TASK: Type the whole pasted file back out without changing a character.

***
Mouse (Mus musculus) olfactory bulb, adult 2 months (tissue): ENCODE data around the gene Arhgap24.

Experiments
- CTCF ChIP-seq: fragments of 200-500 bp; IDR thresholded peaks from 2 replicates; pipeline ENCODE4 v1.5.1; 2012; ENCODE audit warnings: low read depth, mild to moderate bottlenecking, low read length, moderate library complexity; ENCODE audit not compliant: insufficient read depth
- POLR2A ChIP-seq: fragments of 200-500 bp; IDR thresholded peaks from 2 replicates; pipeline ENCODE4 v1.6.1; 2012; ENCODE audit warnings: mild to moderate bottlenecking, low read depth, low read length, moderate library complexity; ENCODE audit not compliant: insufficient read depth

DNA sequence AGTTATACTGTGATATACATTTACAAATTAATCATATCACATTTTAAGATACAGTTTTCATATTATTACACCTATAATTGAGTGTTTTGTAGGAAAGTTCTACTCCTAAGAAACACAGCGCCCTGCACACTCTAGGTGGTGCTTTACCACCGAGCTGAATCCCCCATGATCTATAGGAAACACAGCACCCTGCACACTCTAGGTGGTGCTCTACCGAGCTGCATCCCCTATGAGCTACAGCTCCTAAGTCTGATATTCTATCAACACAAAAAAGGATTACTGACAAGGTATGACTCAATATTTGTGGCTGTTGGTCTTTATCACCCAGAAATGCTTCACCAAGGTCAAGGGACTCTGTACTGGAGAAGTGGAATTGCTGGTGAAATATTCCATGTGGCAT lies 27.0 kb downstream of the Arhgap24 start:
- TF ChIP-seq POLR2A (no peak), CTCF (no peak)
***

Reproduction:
Mouse (Mus musculus) olfactory bulb, adult 2 months (tissue): ENCODE data around the gene Arhgap24.

Experiments
- CTCF ChIP-seq: fragments of 200-500 bp; IDR thresholded peaks from 2 replicates; pipeline ENCODE4 v1.5.1; 2012; ENCODE audit warnings: low read depth, mild to moderate bottlenecking, low read length, moderate library complexity; ENCODE audit not compliant: insufficient read depth
- POLR2A ChIP-seq: fragments of 200-500 bp; IDR thresholded peaks from 2 replicates; pipeline ENCODE4 v1.6.1; 2012; ENCODE audit warnings: mild to moderate bottlenecking, low read depth, low read length, moderate library complexity; ENCODE audit not compliant: insufficient read depth

DNA sequence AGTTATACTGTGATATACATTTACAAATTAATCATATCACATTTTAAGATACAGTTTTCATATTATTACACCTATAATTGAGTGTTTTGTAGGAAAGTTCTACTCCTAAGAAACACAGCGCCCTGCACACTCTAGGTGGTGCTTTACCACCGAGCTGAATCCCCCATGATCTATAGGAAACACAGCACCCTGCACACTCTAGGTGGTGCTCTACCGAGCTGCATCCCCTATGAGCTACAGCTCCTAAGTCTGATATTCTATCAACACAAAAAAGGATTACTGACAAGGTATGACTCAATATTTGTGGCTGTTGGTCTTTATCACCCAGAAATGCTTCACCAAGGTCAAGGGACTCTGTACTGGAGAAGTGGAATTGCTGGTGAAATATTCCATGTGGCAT lies 27.0 kb downstream of the Arhgap24 start:
- TF ChIP-seq POLR2A (no peak), CTCF (no peak)